The Danger of Compromise: Ease

An Easy Danger

One of the greatest temptations facing the church as she battles with the world is the desire to compromise. This danger is subtle and deadly, destroying the very foundation of what the church is meant to be one earth.

In this article we will conclude our look at compromise with the compromise of ease.

The Most Imporatnt Part of Life

The Christian walk is the most important part of one’s life and, like anything else of value in life, requires real effort. There is always temptation to avoid such effort and to take the path of least resistance when confronted with difficulty. This temptation is manifest in several different forms.


There is the manifestation of laziness. When the labor becomes difficult or is challenged by the world, one can develop the philosophy that the effort itself is without value. Such a person may be very active in laboring for Christ when no conflict exists or when the efforts are perceived well, but will choose to abandon such labor when it becomes difficult. Some may not see such a choice as compromise, but by choosing to labor or not labor based on the world’s perception, one is letting the world dictate how the church should labor on earth, not the other way around.


There is the manifestation of hypocrisy. A famous example of such behavior can be found in Galatians Chapter 2 with the acts of Peter. Peter’s actions were not dictated by God’s Word or even his own moral standing; they were dictated by his peers. When no peers were present to challenge his eating with Gentiles, he was amiable to the practice (Gal. 2:12a). When peers critical to eating with Gentiles arrived, he changed his behavior to please their sensibility (Gal. 2:12bf). Such behavior is compromise to the opinion of man, not the command of God.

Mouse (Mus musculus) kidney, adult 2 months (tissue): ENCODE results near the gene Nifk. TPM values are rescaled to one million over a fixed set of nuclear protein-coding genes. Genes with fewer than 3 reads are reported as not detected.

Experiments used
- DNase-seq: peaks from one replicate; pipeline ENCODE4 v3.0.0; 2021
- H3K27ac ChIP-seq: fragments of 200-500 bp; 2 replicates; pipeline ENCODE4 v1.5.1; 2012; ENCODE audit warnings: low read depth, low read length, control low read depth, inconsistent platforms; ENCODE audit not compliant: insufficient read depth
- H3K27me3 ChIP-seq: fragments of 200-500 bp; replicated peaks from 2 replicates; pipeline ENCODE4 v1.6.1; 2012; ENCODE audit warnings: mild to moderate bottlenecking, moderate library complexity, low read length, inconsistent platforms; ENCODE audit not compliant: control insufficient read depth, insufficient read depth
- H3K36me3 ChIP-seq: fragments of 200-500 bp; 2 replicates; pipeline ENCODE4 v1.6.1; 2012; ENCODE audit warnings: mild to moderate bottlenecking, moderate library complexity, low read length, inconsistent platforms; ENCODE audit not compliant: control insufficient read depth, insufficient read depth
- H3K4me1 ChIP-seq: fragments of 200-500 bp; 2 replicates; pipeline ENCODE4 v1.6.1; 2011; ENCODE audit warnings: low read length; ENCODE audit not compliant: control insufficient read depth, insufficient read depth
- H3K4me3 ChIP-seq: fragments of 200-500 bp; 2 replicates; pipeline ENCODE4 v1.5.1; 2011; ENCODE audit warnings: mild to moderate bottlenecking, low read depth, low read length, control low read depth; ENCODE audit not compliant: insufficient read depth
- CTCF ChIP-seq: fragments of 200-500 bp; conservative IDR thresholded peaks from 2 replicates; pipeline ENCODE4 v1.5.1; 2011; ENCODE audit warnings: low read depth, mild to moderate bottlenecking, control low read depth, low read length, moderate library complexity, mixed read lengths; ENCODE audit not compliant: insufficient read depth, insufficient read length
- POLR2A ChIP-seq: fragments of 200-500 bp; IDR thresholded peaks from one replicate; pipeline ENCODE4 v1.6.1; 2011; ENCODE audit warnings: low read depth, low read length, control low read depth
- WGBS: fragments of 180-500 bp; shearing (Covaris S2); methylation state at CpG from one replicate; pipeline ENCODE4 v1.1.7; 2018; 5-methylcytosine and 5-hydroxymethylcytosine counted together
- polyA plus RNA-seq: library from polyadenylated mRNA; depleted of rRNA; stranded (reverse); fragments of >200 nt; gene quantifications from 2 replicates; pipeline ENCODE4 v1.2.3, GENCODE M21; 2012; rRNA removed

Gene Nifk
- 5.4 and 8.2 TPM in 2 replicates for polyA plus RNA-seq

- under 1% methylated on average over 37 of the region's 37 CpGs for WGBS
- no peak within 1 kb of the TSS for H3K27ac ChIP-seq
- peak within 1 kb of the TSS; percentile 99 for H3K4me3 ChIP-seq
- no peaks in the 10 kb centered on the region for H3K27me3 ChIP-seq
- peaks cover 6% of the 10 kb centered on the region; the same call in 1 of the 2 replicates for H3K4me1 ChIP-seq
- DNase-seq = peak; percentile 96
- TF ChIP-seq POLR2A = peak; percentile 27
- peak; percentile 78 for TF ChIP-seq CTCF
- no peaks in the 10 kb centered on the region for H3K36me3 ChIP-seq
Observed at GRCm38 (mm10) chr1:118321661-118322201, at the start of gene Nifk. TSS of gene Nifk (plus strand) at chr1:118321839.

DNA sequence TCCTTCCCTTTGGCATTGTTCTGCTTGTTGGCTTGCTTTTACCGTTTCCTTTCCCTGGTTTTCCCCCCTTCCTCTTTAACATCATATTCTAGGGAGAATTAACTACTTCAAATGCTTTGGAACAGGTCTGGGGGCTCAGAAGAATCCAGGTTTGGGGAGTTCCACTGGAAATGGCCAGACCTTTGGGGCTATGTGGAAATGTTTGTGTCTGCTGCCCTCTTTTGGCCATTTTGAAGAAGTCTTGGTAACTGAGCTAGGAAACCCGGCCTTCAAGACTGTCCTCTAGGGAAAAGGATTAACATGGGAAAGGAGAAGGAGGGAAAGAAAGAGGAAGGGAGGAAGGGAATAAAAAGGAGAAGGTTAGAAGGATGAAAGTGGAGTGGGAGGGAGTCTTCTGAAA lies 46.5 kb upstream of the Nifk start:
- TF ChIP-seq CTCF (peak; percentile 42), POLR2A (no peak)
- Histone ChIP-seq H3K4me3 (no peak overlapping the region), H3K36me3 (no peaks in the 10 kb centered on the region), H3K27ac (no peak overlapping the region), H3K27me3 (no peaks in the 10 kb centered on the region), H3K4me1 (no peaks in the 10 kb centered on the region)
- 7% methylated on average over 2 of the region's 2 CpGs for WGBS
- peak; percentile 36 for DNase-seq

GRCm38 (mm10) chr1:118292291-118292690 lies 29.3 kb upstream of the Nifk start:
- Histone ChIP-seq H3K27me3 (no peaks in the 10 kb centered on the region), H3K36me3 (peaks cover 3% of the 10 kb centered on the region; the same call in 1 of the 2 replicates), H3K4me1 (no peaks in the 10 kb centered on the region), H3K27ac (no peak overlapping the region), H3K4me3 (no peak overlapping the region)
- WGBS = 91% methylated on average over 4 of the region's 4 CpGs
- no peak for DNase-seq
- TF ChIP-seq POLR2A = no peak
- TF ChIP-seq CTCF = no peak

There is the manifestation of ambivalence. This describes an attitude which seeks to avoid conflict at whatever cost. This philosophy can be described as choosing not to “rock the boat” for differing purposes – commonly the sake of “peace” or “fellowship”. The reality is that this is in fact compromise, choosing to avoid conflict when it is the most necessary. There is a time and place for confrontation in the body of Christ, and when the Word of God or commands of God are challenged, such is a paramount opportunity. It is at these times that the need to teach is most important, the worst possible time to avoid confrontation. Such ambivalence is usually the manifestation of cowardice more than anything else.

A Simple Idea

The compromise of ease takes many forms, but can be broken down into one simple idea. Those who do not which to make a hard stand, but instead take the path of least resistance will always choose the easy path. This attitude, however, was not the attitude of Christ when He faced challenge. What if Christ decided that preaching was not worth the trouble? What if Christ spoke words that pleased every crowd He was with? What if Christ decided to back down from His role as Savior? Why would we ever think Christ would want us to follow the easy path?

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